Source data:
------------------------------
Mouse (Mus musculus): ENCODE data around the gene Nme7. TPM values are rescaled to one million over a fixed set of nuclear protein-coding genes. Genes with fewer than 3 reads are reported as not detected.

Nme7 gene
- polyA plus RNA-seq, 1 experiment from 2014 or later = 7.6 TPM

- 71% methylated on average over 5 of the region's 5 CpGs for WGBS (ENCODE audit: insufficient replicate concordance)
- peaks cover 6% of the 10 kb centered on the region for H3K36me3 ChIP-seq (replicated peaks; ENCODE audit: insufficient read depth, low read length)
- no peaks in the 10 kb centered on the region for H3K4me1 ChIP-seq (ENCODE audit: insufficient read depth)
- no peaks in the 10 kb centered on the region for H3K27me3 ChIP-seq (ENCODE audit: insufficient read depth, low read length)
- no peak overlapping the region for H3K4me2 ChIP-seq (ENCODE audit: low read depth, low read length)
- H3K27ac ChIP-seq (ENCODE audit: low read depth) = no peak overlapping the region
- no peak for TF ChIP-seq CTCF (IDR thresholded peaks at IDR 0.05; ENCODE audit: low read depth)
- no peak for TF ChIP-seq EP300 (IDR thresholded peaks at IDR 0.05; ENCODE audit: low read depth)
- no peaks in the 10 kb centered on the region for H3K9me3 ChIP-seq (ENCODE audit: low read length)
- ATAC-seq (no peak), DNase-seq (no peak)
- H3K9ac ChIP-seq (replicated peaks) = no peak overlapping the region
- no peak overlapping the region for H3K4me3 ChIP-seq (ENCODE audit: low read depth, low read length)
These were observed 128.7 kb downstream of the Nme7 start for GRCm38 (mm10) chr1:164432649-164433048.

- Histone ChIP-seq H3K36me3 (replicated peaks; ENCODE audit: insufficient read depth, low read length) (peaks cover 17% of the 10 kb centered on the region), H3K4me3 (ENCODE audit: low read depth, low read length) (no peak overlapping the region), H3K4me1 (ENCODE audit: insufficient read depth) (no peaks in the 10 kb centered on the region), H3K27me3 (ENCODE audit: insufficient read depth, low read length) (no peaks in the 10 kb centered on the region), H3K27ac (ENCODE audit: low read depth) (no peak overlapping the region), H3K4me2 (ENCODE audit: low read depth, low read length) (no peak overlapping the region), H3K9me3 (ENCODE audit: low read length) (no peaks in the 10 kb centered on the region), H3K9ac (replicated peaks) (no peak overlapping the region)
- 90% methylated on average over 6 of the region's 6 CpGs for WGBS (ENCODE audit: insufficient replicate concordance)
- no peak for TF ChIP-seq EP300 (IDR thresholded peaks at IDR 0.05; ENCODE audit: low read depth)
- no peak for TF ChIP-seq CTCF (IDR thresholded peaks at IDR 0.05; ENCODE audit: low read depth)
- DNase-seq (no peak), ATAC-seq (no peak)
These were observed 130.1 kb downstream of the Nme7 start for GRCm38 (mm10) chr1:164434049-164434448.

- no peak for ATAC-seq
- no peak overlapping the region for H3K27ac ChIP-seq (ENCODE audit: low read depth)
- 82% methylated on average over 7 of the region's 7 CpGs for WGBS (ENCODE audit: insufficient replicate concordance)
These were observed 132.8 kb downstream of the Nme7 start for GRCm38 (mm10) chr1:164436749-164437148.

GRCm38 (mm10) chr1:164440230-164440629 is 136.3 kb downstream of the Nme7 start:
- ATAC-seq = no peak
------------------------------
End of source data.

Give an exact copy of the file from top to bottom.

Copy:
Mouse (Mus musculus): ENCODE data around the gene Nme7. TPM values are rescaled to one million over a fixed set of nuclear protein-coding genes. Genes with fewer than 3 reads are reported as not detected.

Nme7 gene
- polyA plus RNA-seq, 1 experiment from 2014 or later = 7.6 TPM

- 71% methylated on average over 5 of the region's 5 CpGs for WGBS (ENCODE audit: insufficient replicate concordance)
- peaks cover 6% of the 10 kb centered on the region for H3K36me3 ChIP-seq (replicated peaks; ENCODE audit: insufficient read depth, low read length)
- no peaks in the 10 kb centered on the region for H3K4me1 ChIP-seq (ENCODE audit: insufficient read depth)
- no peaks in the 10 kb centered on the region for H3K27me3 ChIP-seq (ENCODE audit: insufficient read depth, low read length)
- no peak overlapping the region for H3K4me2 ChIP-seq (ENCODE audit: low read depth, low read length)
- H3K27ac ChIP-seq (ENCODE audit: low read depth) = no peak overlapping the region
- no peak for TF ChIP-seq CTCF (IDR thresholded peaks at IDR 0.05; ENCODE audit: low read depth)
- no peak for TF ChIP-seq EP300 (IDR thresholded peaks at IDR 0.05; ENCODE audit: low read depth)
- no peaks in the 10 kb centered on the region for H3K9me3 ChIP-seq (ENCODE audit: low read length)
- ATAC-seq (no peak), DNase-seq (no peak)
- H3K9ac ChIP-seq (replicated peaks) = no peak overlapping the region
- no peak overlapping the region for H3K4me3 ChIP-seq (ENCODE audit: low read depth, low read length)
These were observed 128.7 kb downstream of the Nme7 start for GRCm38 (mm10) chr1:164432649-164433048.

- Histone ChIP-seq H3K36me3 (replicated peaks; ENCODE audit: insufficient read depth, low read length) (peaks cover 17% of the 10 kb centered on the region), H3K4me3 (ENCODE audit: low read depth, low read length) (no peak overlapping the region), H3K4me1 (ENCODE audit: insufficient read depth) (no peaks in the 10 kb centered on the region), H3K27me3 (ENCODE audit: insufficient read depth, low read length) (no peaks in the 10 kb centered on the region), H3K27ac (ENCODE audit: low read depth) (no peak overlapping the region), H3K4me2 (ENCODE audit: low read depth, low read length) (no peak overlapping the region), H3K9me3 (ENCODE audit: low read length) (no peaks in the 10 kb centered on the region), H3K9ac (replicated peaks) (no peak overlapping the region)
- 90% methylated on average over 6 of the region's 6 CpGs for WGBS (ENCODE audit: insufficient replicate concordance)
- no peak for TF ChIP-seq EP300 (IDR thresholded peaks at IDR 0.05; ENCODE audit: low read depth)
- no peak for TF ChIP-seq CTCF (IDR thresholded peaks at IDR 0.05; ENCODE audit: low read depth)
- DNase-seq (no peak), ATAC-seq (no peak)
These were observed 130.1 kb downstream of the Nme7 start for GRCm38 (mm10) chr1:164434049-164434448.

- no peak for ATAC-seq
- no peak overlapping the region for H3K27ac ChIP-seq (ENCODE audit: low read depth)
- 82% methylated on average over 7 of the region's 7 CpGs for WGBS (ENCODE audit: insufficient replicate concordance)
These were observed 132.8 kb downstream of the Nme7 start for GRCm38 (mm10) chr1:164436749-164437148.

GRCm38 (mm10) chr1:164440230-164440629 is 136.3 kb downstream of the Nme7 start:
- ATAC-seq = no peak